The pic. above was from our Noto’s at the Bil-Mar camera, looking northwest toward the pier and lighthouse after sunset Wednesday evening. Check out this pic. from Steve Damstra of the shelf cloud moving east to west onto Lake Michigan.
Movement of the showers and t-showers yesterday and today is from east to west. You don’t see that too often here in Michigan. This pic. shows a shower (there may have been a few rumbles of thunder, but not a lot of lightning with the showers this week).
Rainfall was quite variable over short distances. One side of Byron Center got drenched, the other side didn’t get much. The west side of Hudsonville has had 2-4″ of rain over the past two days. Bauer is in SW Ottawa Co. The Sparta total was on 10 Mile Road near Peach Ridge.
Most areas received under 1/4″ of rain, many areas under 1/10″ of rain and some didn’t get a drop. There will probably be fewer showers/thundershowers over the next several days and with an overall dry pattern (it’ll be dry for much of next week), be grateful for the rain that you get.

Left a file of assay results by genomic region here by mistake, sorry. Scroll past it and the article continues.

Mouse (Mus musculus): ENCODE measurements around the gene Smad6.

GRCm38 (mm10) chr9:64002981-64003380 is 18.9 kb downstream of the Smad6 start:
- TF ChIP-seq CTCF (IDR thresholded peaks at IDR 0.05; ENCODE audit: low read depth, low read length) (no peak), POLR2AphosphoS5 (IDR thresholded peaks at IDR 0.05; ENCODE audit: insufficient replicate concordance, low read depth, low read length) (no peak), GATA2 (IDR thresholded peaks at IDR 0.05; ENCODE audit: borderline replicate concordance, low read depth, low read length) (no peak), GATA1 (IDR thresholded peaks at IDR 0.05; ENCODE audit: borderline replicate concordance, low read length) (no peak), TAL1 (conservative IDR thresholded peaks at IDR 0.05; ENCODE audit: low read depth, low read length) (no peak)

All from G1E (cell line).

Here’s high temps. from Wednesday – still no 90° this summer in G.R. G.R. has made 89° twice and we’ve been to 85° or higher 10 days out of the last 21 days. Kalamazoo and Battle Creek have reached 90° four of the last six days. Grand Rapids is now 6.5° warmer than average for the first 9 days of June.
Our sunrise is now at 6:03 am – the earliest sunrise of the year. Technically, if go down to seconds, the earliest sunrise is Monday June 14.
If you’re up early, you can see the partial solar eclipse. Right at sunrise, the moon will block about half the sun (in W. Michigan). The full annular eclipse is only visible in parts of NE Russia, N. Canada and NW Greenland. Here’s where you can watch it on Youtube: If you’re up around sunrise, you can catch a glimpse of the partial solar eclipse. About 40-50% of the sun will be covered by the moon at sunrise 6:03 am in Grand Rapids MI. You can watch it live here:
There’s a group from Grand Rapids that drove to Paradise in the U.P. to see the eclipse, where it’s about 80% at sunrise.